It's the position of the National Council of American Indians that the term is offensive in any context, when applied to Native Americans. They passed a resolution condemning its use all the way back in 1968, and have stuck to that position ever since. For more information on their position, see this white paper published in 2013.
   32. Shibal Posted: June 18, 2014 at 03:40 PM (#4729664)
As always, the litmus test is to go up to a random member of said group and address them as such.

I never could get some idiot I was once arguing with to go up to a female Jew, Black or American Indian and call them, respectively, Jewess, Negress, and squaw.


Really?

So you would have no problem going up to a female Jew and saying "hello, female Jew"? What about saying "Hello, American Indian" to the Indian guy who is going to fix your car? Or "greetings, African American" to the black girl at the counter?

Your litmus test is lacking a bit of sense, me thinks.

   33. DJS and the Infinite Sadness Posted: June 18, 2014 at 03:43 PM (#4729668)
The PTO's test seems rather wide-reaching.

- Would the mark be understood, in its context, as referring to an identifiable group of people?
- May that reference be perceived as disparaging to a substantial composite of that group?

By this, "Idiot Republicans Bar & Grill" wouldn't be eligible for a trademark.

(Personally, I don't think that the government should be making any judgments about the trademarks. If someone wants a company called Newt Gingrich Banged Herman Cain in a Stripclub Alley Pizza and Submarines, let the defamation laws deal with it, if at all)
   34. AROM Posted: June 18, 2014 at 03:45 PM (#4729673)
One thing that has been proven over and over is US citizens have the right to be offensive.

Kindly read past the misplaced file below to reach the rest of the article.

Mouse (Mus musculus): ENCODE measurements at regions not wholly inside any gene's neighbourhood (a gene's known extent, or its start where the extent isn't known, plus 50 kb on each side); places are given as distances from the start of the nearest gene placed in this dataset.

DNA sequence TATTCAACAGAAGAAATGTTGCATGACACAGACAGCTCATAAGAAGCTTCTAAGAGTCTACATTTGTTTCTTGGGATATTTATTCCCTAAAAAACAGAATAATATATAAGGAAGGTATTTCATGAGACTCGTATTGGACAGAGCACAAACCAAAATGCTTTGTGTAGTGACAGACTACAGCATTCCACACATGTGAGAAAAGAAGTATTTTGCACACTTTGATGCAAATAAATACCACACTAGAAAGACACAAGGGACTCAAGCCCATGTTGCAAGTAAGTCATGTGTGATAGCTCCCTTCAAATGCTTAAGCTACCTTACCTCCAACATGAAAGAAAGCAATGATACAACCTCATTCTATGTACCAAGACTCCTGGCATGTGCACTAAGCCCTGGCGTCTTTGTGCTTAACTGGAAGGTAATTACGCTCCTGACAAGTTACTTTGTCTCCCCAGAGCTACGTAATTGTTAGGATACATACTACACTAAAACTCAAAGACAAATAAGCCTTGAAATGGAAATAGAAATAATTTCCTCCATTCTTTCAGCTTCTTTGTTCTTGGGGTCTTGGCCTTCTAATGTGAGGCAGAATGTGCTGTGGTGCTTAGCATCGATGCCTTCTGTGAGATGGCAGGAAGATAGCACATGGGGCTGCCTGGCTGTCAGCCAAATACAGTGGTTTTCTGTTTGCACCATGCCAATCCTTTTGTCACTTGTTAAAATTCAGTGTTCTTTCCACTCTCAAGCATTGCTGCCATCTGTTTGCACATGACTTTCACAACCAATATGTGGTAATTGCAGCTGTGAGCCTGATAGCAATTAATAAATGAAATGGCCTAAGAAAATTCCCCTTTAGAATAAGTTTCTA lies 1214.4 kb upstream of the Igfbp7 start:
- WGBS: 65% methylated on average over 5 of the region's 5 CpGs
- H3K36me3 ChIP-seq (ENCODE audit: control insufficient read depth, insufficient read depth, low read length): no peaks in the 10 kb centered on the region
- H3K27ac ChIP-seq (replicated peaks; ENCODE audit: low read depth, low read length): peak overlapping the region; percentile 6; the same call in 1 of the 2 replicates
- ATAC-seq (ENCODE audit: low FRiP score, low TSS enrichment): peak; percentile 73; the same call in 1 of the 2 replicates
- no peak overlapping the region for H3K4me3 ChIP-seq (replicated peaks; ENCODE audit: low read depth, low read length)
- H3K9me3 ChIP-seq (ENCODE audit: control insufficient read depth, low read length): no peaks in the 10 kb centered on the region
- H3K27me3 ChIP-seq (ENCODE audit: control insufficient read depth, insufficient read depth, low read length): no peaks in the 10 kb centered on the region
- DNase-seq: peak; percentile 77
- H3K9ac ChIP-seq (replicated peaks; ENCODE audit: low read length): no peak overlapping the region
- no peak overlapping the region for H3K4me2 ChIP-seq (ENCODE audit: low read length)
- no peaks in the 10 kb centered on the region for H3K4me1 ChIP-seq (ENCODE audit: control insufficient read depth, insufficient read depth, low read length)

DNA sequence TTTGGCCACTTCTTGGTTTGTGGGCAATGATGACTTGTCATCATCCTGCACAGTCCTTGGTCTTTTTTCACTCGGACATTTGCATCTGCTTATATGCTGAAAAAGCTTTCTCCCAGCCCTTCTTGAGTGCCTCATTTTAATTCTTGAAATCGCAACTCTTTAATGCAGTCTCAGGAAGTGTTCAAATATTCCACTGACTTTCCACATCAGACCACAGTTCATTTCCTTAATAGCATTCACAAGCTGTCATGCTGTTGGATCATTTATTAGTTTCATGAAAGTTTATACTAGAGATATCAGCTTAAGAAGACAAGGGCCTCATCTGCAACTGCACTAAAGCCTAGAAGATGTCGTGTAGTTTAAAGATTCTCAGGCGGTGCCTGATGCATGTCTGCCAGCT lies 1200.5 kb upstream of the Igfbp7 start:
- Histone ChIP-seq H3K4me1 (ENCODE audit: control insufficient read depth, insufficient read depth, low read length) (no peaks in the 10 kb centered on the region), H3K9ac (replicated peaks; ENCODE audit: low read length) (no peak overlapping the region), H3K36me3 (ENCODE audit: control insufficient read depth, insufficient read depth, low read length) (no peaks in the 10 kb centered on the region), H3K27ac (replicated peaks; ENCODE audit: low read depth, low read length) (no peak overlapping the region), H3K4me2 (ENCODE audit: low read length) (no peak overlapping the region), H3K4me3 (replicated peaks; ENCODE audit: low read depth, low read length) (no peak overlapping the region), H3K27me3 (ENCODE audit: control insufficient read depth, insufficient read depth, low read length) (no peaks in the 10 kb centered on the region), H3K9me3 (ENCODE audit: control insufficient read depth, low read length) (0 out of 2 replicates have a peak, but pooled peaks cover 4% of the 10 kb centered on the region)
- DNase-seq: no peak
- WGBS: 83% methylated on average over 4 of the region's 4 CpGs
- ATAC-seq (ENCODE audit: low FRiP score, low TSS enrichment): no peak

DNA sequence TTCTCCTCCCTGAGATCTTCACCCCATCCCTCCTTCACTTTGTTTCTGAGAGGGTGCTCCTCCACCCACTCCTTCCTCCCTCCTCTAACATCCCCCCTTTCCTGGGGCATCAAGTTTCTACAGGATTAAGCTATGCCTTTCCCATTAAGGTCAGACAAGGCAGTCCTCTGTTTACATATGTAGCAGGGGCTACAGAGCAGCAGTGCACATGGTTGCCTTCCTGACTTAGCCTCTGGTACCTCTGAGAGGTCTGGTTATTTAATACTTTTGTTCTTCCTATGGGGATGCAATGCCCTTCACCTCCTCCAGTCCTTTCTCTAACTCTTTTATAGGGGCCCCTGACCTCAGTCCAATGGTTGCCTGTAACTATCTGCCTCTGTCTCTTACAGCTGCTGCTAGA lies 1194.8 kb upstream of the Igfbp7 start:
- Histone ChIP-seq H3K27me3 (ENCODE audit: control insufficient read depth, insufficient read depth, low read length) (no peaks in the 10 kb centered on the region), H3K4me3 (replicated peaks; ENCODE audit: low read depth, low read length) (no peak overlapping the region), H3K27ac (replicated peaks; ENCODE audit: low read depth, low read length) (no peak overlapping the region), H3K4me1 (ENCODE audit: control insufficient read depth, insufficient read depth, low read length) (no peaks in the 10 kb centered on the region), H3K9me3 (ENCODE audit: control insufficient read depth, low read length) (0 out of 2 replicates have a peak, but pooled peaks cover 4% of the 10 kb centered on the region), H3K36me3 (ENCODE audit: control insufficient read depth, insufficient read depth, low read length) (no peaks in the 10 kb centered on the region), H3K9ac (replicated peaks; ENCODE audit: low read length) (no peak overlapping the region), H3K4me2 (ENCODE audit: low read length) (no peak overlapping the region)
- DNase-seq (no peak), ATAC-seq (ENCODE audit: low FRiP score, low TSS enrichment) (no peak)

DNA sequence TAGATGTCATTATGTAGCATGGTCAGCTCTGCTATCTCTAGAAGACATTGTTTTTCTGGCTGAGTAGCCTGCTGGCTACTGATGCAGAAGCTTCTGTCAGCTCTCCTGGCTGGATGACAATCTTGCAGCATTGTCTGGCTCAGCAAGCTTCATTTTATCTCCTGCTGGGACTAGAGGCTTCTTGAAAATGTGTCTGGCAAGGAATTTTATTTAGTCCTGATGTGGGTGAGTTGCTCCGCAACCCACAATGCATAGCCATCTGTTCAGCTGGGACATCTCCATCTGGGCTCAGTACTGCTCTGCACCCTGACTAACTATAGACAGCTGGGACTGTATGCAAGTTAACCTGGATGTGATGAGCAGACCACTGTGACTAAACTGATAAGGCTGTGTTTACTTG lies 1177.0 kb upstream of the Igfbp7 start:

I would hope so, because nothing can be said or written that doesn't offend somebody. And I'm sure posting this will offend somebody.
   35. cardsfanboy Posted: June 18, 2014 at 03:47 PM (#4729682)
No Washington Redskins fan is going to quit going to games to get drunk and yell ridiculous things if the team becomes the Washington Braves or even the Washington Snyders. Changing the name not only improves how your product is perceived by a lot of people, doesn't really hurt it with core fan base (the die hards will get over it), and gives you the opportunity to re-sell merchandise to your fanbase (and the opportunity to heavily mark up "classic" merchandise in a final sale).


This is a very good point, there is a ton of money to be made with a rebranding. And I think if you do it out of a sense of "politeness" that your fan backlash will be somewhat limited. Snyder has to know that sometime in the next ten years the pressure on him to change his name is going to be too great for him not to. The Redskins changing their name is inevitable(in my opinion) so milk it for what it's worth.
   36. DJS and the Infinite Sadness Posted: June 18, 2014 at 03:49 PM (#4729689)
It's the position of the National Council of American Indians that the term is offensive in any context, when applied to Native Americans. They passed a resolution condemning its use all the way back in 1968, and have stuck to that position ever since. For more information on their position, see this white paper published in 2013.

So, essentially, your position is that Jefferson Keel is Emperor of Native Americans.

When we need to determine if "Paddy" is offensive in a specific usage, who's the official determinant? Do we ask Michael Higgins or does the cabinet vote on it? Or does the EU have authority here? Who is the Ultimate Official Arbiter of Irish-Related words? Or does we summon Michael Collins in a seance? Or do the same with Oliver Cromwell and assume anything he calls an Irish person is a slur?